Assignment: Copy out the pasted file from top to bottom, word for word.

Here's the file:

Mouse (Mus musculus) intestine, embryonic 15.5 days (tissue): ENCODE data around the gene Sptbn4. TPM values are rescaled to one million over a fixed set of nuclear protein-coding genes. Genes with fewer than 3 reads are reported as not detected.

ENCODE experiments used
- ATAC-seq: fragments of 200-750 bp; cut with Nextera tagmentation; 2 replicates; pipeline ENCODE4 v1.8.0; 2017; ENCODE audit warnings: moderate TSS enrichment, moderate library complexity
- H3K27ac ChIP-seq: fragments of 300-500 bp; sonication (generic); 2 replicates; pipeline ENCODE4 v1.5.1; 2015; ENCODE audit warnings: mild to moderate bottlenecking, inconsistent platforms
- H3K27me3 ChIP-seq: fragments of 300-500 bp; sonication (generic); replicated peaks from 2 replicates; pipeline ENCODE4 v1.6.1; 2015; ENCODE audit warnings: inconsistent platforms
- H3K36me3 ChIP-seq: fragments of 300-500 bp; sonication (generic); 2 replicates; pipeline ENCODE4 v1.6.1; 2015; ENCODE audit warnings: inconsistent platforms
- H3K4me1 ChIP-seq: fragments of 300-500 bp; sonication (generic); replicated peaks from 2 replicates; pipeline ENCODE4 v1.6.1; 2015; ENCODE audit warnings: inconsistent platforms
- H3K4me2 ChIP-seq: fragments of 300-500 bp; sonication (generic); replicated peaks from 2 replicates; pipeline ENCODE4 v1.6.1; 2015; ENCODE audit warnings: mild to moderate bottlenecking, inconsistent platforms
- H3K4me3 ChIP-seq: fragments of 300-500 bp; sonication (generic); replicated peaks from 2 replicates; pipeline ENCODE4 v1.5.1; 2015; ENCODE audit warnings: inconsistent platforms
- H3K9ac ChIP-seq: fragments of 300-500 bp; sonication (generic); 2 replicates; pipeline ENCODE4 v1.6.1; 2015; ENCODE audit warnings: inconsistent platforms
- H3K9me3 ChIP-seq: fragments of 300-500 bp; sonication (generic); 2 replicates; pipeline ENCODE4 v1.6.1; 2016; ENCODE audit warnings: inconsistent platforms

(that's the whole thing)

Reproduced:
Mouse (Mus musculus) intestine, embryonic 15.5 days (tissue): ENCODE data around the gene Sptbn4. TPM values are rescaled to one million over a fixed set of nuclear protein-coding genes. Genes with fewer than 3 reads are reported as not detected.

ENCODE experiments used
- ATAC-seq: fragments of 200-750 bp; cut with Nextera tagmentation; 2 replicates; pipeline ENCODE4 v1.8.0; 2017; ENCODE audit warnings: moderate TSS enrichment, moderate library complexity
- H3K27ac ChIP-seq: fragments of 300-500 bp; sonication (generic); 2 replicates; pipeline ENCODE4 v1.5.1; 2015; ENCODE audit warnings: mild to moderate bottlenecking, inconsistent platforms
- H3K27me3 ChIP-seq: fragments of 300-500 bp; sonication (generic); replicated peaks from 2 replicates; pipeline ENCODE4 v1.6.1; 2015; ENCODE audit warnings: inconsistent platforms
- H3K36me3 ChIP-seq: fragments of 300-500 bp; sonication (generic); 2 replicates; pipeline ENCODE4 v1.6.1; 2015; ENCODE audit warnings: inconsistent platforms
- H3K4me1 ChIP-seq: fragments of 300-500 bp; sonication (generic); replicated peaks from 2 replicates; pipeline ENCODE4 v1.6.1; 2015; ENCODE audit warnings: inconsistent platforms
- H3K4me2 ChIP-seq: fragments of 300-500 bp; sonication (generic); replicated peaks from 2 replicates; pipeline ENCODE4 v1.6.1; 2015; ENCODE audit warnings: mild to moderate bottlenecking, inconsistent platforms
- H3K4me3 ChIP-seq: fragments of 300-500 bp; sonication (generic); replicated peaks from 2 replicates; pipeline ENCODE4 v1.5.1; 2015; ENCODE audit warnings: inconsistent platforms
- H3K9ac ChIP-seq: fragments of 300-500 bp; sonication (generic); 2 replicates; pipeline ENCODE4 v1.6.1; 2015; ENCODE audit warnings: inconsistent platforms
- H3K9me3 ChIP-seq: fragments of 300-500 bp; sonication (generic); 2 replicates; pipeline ENCODE4 v1.6.1; 2016; ENCODE audit warnings: inconsistent platforms